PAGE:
Homeless Student Transportation

  • Description
  • Funding History
  • Proposals

When students become homeless, it is important to provide academic and social stability by allowing them to remain in their original school. To pursue this goal the federal McKinney-Vento Act helps homeless students remain enrolled in the original school they attended before becoming homeless. The state Homeless Student Transportation program helps cover the local costs of transportation of homeless students between cities and towns.

When a family becomes homeless, they have the option to keep their student enrolled at their previous school or to move them to a new district where they are sheltered temporarily. In either case, homeless students are guaranteed the same transportation services as their peers.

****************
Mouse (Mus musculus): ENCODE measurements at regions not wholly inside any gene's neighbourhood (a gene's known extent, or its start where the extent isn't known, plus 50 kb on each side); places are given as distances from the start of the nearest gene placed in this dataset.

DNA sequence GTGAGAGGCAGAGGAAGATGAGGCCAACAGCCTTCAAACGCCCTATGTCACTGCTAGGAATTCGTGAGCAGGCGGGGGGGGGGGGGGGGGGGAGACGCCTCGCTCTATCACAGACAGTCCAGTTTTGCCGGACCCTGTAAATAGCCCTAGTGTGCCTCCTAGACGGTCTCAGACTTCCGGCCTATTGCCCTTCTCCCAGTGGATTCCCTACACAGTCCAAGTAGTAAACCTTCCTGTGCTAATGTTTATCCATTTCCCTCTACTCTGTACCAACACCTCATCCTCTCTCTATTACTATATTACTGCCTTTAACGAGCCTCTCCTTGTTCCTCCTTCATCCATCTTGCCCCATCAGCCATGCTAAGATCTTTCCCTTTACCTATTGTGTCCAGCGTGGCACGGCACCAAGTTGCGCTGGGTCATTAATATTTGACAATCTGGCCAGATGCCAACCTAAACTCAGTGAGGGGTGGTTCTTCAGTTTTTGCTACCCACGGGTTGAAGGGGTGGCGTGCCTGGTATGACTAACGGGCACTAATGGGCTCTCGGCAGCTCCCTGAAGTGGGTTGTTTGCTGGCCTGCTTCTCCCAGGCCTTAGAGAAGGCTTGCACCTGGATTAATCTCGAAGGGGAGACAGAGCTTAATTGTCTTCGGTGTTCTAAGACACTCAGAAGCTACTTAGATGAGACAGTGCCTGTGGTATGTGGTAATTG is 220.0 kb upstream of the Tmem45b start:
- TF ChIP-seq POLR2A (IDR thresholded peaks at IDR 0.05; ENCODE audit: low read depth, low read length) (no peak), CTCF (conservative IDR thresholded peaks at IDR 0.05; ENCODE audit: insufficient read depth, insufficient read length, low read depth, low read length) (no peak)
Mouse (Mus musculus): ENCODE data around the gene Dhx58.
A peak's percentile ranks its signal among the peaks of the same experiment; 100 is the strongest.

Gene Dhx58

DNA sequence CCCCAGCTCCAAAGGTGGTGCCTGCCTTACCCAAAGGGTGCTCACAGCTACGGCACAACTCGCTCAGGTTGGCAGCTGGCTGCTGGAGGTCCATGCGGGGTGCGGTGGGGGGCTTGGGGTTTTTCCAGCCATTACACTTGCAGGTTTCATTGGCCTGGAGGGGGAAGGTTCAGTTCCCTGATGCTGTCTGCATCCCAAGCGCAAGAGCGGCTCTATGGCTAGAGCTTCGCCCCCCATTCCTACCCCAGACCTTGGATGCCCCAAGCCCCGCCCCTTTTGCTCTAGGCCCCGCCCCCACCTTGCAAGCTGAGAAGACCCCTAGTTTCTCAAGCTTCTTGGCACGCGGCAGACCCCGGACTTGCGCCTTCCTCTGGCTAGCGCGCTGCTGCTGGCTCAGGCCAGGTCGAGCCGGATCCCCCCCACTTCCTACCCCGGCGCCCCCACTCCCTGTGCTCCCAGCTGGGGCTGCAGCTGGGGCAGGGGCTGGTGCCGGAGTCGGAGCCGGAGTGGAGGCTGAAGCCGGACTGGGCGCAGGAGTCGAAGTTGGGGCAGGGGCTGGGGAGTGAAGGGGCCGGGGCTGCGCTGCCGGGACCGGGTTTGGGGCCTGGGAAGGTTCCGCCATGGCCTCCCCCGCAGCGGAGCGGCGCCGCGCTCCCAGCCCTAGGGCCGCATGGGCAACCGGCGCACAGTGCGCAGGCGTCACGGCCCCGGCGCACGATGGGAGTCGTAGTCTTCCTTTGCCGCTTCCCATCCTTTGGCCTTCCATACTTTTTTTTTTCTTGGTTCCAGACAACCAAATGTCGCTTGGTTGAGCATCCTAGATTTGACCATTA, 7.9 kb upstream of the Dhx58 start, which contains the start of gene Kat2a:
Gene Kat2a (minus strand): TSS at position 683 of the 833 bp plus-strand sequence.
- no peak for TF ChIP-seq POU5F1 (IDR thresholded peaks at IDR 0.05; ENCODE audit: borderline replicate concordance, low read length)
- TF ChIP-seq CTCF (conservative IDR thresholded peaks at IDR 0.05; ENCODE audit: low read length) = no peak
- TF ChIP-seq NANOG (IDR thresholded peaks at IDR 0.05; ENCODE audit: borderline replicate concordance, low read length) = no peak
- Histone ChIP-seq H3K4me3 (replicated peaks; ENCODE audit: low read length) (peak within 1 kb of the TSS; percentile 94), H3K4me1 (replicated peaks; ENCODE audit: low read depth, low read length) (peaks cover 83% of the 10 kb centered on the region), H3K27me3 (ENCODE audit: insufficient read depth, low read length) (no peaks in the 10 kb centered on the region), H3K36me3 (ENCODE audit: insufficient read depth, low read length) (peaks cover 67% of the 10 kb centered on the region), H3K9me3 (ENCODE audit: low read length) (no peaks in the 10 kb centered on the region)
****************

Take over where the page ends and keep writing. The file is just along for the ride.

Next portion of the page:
Changing schools is an additional barrier to academic and social progress for homeless students on top of housing and family instability. Students who move between schools have lower academic achievement than peers who attend a school consistently. It is important to note that state funding for homeless student transportation may not fully cover the costs incurred by districts, leaving local cities and towns to cover any remaining transportation costs.

In addition to providing transportation, the McKinney-Vento Act requires that the state and local school districts to have staff responsible for homeless student services. McKinney-Vento also provides funding to implement these supports. Coordinators of homeless student supports at the state and district level are tasked with connecting homeless families and their students to programs, including tutoring, after-school programs, and counseling.

The FY 2015 budget shifted funding for Homeless Student Transportation into a new line item (to 7035-0008 from 7035-0005).

Updated January 2016

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